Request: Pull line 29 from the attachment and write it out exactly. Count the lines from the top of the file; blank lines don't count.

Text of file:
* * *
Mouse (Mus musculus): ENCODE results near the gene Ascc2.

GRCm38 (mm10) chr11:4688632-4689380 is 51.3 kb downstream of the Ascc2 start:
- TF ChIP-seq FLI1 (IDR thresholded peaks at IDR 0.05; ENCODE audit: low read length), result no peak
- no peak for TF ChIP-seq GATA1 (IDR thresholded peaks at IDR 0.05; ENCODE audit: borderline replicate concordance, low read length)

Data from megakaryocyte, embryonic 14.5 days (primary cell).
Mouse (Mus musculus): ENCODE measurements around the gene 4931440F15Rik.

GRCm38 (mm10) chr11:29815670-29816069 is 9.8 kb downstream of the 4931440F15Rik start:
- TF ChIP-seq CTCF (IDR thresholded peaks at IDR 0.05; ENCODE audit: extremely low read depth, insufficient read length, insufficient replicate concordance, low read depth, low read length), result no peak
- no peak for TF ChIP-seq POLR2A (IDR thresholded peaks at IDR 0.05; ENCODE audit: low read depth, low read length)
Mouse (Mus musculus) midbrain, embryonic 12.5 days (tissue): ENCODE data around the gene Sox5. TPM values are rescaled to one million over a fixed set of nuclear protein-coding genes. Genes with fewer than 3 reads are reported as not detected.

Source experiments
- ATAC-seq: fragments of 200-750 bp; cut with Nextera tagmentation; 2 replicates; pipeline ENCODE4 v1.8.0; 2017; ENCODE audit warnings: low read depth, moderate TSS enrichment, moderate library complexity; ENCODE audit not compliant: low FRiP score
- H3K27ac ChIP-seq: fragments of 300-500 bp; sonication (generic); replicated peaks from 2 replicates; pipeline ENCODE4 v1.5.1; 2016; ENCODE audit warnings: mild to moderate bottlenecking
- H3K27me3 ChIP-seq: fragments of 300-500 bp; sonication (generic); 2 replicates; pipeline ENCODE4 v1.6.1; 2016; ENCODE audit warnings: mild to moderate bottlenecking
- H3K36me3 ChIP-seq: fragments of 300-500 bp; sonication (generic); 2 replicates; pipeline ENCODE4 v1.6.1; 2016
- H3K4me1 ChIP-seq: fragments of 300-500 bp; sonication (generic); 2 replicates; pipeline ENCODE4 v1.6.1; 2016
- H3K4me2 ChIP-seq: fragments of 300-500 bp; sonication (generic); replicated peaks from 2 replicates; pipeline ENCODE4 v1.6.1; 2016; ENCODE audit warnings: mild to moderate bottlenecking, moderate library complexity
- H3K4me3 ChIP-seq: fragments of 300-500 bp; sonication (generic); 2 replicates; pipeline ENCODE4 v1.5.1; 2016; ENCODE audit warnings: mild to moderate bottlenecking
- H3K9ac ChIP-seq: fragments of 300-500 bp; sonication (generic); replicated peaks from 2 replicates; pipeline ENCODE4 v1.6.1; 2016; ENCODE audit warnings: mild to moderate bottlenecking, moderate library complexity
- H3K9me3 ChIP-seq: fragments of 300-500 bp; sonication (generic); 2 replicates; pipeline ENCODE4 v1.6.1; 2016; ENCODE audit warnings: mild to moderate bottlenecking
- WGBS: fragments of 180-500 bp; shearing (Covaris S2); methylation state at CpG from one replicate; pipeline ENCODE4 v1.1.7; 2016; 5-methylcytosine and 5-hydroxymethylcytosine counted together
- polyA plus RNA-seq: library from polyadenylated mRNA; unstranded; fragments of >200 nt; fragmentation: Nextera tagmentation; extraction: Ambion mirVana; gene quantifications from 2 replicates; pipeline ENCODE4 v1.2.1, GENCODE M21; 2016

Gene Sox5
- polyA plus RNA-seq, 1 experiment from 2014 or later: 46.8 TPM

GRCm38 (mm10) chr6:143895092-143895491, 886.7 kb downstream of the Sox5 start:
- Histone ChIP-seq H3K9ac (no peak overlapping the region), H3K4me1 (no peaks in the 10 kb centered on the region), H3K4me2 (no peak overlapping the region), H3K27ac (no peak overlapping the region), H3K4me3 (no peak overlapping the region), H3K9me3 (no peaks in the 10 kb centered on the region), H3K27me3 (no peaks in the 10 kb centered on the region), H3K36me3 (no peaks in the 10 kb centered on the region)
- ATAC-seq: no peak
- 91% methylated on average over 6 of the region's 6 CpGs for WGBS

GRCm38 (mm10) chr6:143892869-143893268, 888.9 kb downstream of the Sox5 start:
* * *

GRCm38 (mm10) chr6:143892869-143893268, 888.9 kb downstream of the Sox5 start: